Last update: February 25, 2011 - 6:50 PM

A chance encounter with the director of one of the state's leading veteran advocacy groups has led U.S. Sen. Amy Klobuchar to introduce legislation designed to help chronically homeless veterans.

And, get this: Even in today's polarizing Washington world, the bill has bipartisan support and requires no significant new funding.

During a recent conversation with Kathy Vitalis, executive director of the Minnesota Assistance Council for Veterans, Klobuchar said she heard that many rural veterans who suffer from chronic homelessness have been unable to get access to services because they live too far away from Veterans Affairs facilities. It's a significant problem: Homelessness for veterans in Minnesota appears to be at an all-time high. A 2009 Wilder Research survey found that one in five homeless men in the state has served in the military and the number of homeless women vets has doubled from 2006 to 2009. Overall, the number of homeless vets increased 7 percent during the same period.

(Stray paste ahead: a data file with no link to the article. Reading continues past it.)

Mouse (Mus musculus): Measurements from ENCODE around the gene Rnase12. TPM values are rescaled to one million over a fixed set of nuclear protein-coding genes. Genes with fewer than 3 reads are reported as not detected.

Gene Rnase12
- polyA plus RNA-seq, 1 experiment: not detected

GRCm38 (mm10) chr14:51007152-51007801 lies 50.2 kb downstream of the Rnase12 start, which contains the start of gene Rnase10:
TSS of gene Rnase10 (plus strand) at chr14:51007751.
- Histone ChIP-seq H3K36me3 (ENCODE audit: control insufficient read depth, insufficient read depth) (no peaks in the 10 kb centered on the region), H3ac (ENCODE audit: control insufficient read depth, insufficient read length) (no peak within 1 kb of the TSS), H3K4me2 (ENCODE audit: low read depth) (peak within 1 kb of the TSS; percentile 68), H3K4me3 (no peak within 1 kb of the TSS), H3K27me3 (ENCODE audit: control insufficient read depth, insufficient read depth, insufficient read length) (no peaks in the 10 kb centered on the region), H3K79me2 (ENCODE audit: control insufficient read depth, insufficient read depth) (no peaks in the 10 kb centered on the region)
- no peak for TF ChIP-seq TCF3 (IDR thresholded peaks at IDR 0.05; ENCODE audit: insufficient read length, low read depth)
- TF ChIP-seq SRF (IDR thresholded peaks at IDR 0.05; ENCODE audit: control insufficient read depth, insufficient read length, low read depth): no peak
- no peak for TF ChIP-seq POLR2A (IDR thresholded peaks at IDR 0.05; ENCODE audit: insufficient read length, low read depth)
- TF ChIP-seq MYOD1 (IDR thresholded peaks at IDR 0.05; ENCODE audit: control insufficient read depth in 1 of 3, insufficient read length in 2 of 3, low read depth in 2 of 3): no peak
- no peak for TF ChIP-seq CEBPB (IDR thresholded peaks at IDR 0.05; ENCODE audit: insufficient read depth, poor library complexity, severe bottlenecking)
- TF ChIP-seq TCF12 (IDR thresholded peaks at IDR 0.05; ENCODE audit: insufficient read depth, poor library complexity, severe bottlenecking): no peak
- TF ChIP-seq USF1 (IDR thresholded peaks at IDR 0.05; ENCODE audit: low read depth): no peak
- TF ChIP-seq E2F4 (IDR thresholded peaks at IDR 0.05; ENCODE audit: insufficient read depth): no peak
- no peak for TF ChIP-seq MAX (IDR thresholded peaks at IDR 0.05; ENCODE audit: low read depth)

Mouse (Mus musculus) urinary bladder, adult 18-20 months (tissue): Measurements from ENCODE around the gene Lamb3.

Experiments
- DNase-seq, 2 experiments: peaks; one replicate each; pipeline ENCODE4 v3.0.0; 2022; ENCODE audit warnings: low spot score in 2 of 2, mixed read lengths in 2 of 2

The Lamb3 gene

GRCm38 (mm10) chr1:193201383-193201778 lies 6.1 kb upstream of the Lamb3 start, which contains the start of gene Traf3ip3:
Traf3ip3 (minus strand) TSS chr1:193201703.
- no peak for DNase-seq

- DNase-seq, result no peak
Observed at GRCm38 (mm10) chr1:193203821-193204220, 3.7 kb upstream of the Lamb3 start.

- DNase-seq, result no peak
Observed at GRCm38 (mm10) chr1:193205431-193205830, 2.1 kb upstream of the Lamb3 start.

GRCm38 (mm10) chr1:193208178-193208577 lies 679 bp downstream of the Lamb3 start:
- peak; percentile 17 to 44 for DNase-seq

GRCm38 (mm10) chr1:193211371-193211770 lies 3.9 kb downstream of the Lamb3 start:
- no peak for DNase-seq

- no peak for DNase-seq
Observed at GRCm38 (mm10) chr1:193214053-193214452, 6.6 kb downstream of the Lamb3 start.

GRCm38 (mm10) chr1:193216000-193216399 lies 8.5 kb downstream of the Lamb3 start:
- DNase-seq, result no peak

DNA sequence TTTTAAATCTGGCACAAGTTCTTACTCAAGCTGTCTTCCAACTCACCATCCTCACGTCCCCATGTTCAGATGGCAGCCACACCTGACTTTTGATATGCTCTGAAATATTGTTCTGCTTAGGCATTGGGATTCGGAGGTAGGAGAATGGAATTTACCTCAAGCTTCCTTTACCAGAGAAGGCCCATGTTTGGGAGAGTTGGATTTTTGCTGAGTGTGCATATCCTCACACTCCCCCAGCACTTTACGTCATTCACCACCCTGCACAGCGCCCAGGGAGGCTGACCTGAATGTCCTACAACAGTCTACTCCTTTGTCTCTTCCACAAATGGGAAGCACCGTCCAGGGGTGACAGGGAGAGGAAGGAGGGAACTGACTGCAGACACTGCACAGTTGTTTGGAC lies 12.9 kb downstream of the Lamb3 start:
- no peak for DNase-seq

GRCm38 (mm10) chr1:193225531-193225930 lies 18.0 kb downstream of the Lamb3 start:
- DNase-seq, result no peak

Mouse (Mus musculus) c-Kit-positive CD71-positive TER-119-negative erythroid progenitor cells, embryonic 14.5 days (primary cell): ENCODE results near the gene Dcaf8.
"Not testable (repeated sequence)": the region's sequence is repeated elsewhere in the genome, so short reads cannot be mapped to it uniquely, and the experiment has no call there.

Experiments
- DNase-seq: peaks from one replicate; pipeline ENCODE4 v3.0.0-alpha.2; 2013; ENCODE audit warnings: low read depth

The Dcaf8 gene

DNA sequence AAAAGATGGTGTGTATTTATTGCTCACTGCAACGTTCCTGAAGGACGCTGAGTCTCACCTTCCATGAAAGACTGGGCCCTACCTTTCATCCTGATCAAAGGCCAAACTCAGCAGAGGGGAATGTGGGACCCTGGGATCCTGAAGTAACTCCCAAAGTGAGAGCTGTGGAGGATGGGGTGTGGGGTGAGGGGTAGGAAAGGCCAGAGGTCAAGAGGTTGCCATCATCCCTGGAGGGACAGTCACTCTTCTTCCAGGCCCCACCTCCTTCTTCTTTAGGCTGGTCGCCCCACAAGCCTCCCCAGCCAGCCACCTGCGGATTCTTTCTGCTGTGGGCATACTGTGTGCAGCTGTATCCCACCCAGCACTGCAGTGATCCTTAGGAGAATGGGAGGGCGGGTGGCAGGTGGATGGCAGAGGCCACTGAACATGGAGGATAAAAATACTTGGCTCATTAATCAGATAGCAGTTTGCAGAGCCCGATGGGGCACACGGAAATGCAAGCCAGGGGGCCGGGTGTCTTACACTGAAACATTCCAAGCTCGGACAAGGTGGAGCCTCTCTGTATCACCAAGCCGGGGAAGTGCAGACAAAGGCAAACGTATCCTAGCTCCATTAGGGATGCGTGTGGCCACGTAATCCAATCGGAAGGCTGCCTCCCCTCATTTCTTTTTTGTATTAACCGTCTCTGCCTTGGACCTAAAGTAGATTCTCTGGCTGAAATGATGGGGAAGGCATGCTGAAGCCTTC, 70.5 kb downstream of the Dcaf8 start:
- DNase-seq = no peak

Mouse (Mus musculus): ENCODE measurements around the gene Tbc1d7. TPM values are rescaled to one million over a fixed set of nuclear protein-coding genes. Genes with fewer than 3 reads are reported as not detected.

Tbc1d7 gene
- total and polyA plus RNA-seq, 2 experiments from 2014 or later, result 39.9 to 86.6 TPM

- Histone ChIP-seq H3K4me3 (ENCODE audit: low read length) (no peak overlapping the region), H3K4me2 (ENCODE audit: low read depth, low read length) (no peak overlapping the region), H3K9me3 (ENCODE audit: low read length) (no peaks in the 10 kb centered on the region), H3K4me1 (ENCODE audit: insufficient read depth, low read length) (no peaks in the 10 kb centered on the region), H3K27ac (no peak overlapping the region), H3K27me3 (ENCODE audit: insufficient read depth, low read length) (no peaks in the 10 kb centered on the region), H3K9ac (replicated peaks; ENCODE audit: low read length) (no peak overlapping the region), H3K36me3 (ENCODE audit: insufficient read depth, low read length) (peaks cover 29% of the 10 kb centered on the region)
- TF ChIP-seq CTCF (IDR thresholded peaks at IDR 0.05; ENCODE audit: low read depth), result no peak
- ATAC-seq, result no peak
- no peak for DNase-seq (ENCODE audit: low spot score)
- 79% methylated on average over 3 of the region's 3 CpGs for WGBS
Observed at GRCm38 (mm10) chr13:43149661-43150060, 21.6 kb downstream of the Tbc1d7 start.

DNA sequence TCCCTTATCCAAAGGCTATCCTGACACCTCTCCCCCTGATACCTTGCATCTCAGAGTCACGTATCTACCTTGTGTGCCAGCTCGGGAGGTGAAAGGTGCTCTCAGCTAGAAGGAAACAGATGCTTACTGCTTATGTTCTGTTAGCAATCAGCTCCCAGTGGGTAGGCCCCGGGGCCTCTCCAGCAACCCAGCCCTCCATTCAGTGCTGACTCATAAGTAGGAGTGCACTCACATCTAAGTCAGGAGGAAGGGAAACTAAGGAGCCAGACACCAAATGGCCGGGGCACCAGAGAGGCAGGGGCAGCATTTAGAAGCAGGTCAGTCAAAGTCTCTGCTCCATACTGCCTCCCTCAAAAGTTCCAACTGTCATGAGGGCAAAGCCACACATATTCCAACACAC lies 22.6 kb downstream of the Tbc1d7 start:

"It's kind of an absurd situation when you have a homeless veteran in Thief River Falls who's outside a service area for a VA medical clinic and they aren't able to access any of the services. Right now, they are just cut off," Klobuchar said.

Klobuchar's bill would strengthen an existing federal VA program that provides chronically homeless vets with housing vouchers and case-management services. Rather than require the vet to relocate to an area with a VA facility, the bill authorizes the VA to work with state and local governments, tribes and other community-based providers to make sure homeless vets get access to the services they need. There might be a small administrative cost, but the intent of the legislation is to break down barriers rather than create new programs. Nineteen veterans and social service organizations have signed on in support, as well as Republican Sens. Scott Brown of Massachusetts, James Inhofe of Oklahoma and John Cornyn of Texas.